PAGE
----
Thursday, February 8, 2024

Chenneville: A Novel Murder, Loss, and Vengeance of by Paulette Jiles

Chenneville: A Novel of Murder, Loss, and Vengeance 
by Paulette Jiles
Read by Grover Gardner
11 hours, 49 minutes
Published September 2023 by HarperCollins Publishers

Publisher's Summary: 
Union soldier John Chenneville suffered a traumatic head wound in battle. His recovery took the better part of a year as he struggled to regain his senses and mobility. By the time he returned home, the Civil War was over, but tragedy awaited. John's beloved sister and her family had been brutally murdered. 

Their killer goes by many names. He fought for the North in the late unpleasantness, and wore a badge in the name of the law. But the man John knows as A. J. Dodd is little more than a rabid animal, slaughtering without reason or remorse, needing to be put down. 

Traveling through the unforgiving landscape of a shattered nation in the midst of Reconstruction, John braves winter storms and confronts desperate people in pursuit of his quarry. Untethered, single-minded in purpose, he will not be deterred. Not by the U.S. Marshal who threatens to arrest him for murder should he succeed. And not by Victoria Reavis, the telegraphist aiding him in his death-driven quest, yet hoping he'll choose to embrace a life with her instead. 

And as he trails Dodd deep into Texas, John accepts that this final reckoning between them may cost him more than all he's already lost...

My Thoughts: 
Question for you - has Paulette Jiles ever written a bad book? If she has, it's not one of the four I've read by her. Not only have I enjoyed all four of those books, this will, undoubtedly, the previous two that I've read since I began blogging have ended on my best-of lists in the years I read them. I feel certain this one will be there as well.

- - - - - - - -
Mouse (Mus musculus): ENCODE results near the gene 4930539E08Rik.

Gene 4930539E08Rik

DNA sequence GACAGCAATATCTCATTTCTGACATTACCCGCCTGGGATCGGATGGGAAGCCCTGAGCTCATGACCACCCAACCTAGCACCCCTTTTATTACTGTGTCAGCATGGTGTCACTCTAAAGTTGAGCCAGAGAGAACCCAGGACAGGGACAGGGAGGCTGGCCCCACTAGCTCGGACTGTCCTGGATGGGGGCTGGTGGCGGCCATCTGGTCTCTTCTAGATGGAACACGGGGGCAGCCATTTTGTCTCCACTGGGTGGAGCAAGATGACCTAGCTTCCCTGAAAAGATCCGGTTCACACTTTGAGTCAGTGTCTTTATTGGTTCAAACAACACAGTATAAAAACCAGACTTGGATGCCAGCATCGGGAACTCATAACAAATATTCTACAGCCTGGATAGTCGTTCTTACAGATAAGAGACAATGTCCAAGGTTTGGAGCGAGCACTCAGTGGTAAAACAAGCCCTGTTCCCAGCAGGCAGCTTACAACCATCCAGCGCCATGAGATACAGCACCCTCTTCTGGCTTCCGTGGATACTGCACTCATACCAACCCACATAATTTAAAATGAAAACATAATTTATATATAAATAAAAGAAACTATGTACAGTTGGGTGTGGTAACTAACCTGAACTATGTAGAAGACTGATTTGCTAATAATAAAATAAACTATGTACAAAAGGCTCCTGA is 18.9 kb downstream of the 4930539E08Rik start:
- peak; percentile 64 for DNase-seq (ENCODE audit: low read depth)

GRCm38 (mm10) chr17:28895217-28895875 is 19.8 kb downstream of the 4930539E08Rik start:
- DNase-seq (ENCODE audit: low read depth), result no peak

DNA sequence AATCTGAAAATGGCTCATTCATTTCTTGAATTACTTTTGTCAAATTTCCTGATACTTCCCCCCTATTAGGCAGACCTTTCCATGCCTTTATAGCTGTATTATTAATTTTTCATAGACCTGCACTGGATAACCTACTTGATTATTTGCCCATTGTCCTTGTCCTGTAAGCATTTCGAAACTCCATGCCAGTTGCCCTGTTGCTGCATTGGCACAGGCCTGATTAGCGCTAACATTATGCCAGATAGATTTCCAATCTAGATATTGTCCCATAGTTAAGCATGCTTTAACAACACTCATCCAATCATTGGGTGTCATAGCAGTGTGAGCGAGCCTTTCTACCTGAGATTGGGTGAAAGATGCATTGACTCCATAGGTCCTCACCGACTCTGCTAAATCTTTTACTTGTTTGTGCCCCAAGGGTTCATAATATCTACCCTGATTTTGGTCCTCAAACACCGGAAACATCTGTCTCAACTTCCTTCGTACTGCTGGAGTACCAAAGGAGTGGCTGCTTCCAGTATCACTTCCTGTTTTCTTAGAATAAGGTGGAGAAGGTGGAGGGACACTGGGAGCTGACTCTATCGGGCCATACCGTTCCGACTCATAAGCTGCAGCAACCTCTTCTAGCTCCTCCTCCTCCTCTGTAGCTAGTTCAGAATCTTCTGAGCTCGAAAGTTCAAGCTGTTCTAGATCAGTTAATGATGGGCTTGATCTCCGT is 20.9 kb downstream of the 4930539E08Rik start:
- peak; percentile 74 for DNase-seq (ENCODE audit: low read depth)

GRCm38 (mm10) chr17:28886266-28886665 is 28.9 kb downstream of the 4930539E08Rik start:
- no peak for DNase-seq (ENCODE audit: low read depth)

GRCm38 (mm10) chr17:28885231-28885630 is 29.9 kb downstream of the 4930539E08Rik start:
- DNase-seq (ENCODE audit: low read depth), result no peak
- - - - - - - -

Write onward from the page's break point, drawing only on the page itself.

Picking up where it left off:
As with the other three Jiles' books I've read, this one is an odyssey. John returns from the war damaged and finds himself not caring about the land he has inherited. So when he finds out about his sister's murder, by a man named, among other things, Dodd, he determines that it will hunt down and kill her murderer, regardless of the cost to himself. As the book progresses, Dodd kills again, which puts John in the position of being both hunter and hunted. The one thing John has going for him is that he has plenty of money to buy things he needs along the way. That doesn't mean, however, that the journey will be easy - he loses his horse, is stranded in a blizzard, goes days with little to eat and almost no sleep, and falls farther and farther behind the man he is pursuing. 

While the book is about John's pursuit, the emphasis is on the characters he meets along the way. Jiles gives us vignettes along the way as John makes stops. A couple of nights with the telegrapher who saves him in a blizzard, a night in the barn of a widow who has been tasked with safeguarding a supply of Confederate clothing and supplies, an evening with a group of soldiers tasked with keeping the peace in post-war Texas, a woman telegrapher who nurses John back to health when he falls ill. I loved the quiet moments as much as I enjoyed the tension of the pursuit and John's encounters with dangers along the way. 

Jiles writing is poetic; she is a master at painting a picture, bringing her setting and time period to life. All of the books I've read have been set in Missouri and Texas; it's a part of the country and its place in history, that she is very familiar with. Her books are filled with the kinds of details that teach readers what life was like at in the 1860's without feeling as if she's merely throwing research at us. 

I'm sure I would have loved reading this book in print (and would have saved a lot of quotes for you), but I can't recommend the audiobook version strongly enough. Grover Gardner was the perfect choice for this book. Whichever you choose, print or audio, I recommend that you definitely add this one to your (I'm sure already long) list of books to read. 

1 comment:

  1. I loved News of the World, so this one is definitely going on my TBR list. I love your description of Jiles's writing--I love reading historical novels in which I get a sense of time and place without feeling like I'm reading a textbook. Thanks for the audio recommendation--I will follow your advice there.